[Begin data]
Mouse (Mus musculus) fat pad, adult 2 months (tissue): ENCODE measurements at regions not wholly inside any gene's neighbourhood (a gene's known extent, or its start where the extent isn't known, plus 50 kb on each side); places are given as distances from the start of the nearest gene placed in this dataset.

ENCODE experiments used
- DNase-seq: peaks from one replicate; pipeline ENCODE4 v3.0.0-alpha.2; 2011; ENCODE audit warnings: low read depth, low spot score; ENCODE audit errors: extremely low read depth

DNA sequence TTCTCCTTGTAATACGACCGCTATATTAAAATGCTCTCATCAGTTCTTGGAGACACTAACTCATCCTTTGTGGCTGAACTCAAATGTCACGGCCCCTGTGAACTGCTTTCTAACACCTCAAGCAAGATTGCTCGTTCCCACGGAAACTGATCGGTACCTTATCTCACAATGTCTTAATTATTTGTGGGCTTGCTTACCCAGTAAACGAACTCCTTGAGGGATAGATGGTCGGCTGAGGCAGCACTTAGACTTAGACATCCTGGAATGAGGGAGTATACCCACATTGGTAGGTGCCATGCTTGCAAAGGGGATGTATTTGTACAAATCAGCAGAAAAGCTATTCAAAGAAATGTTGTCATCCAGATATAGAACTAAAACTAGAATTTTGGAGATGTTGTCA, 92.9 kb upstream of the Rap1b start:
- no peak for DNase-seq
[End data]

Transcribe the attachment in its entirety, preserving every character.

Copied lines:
Mouse (Mus musculus) fat pad, adult 2 months (tissue): ENCODE measurements at regions not wholly inside any gene's neighbourhood (a gene's known extent, or its start where the extent isn't known, plus 50 kb on each side); places are given as distances from the start of the nearest gene placed in this dataset.

ENCODE experiments used
- DNase-seq: peaks from one replicate; pipeline ENCODE4 v3.0.0-alpha.2; 2011; ENCODE audit warnings: low read depth, low spot score; ENCODE audit errors: extremely low read depth

DNA sequence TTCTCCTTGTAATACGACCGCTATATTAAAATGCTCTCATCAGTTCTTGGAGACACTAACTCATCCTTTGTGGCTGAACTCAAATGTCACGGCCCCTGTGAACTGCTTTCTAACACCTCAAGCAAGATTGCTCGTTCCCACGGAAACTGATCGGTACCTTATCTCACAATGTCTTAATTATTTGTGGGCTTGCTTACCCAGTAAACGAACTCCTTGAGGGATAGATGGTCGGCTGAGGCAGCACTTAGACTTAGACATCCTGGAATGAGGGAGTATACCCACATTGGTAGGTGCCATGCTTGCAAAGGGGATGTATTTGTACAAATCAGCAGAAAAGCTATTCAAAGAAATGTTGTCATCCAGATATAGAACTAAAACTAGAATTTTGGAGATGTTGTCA, 92.9 kb upstream of the Rap1b start:
- no peak for DNase-seq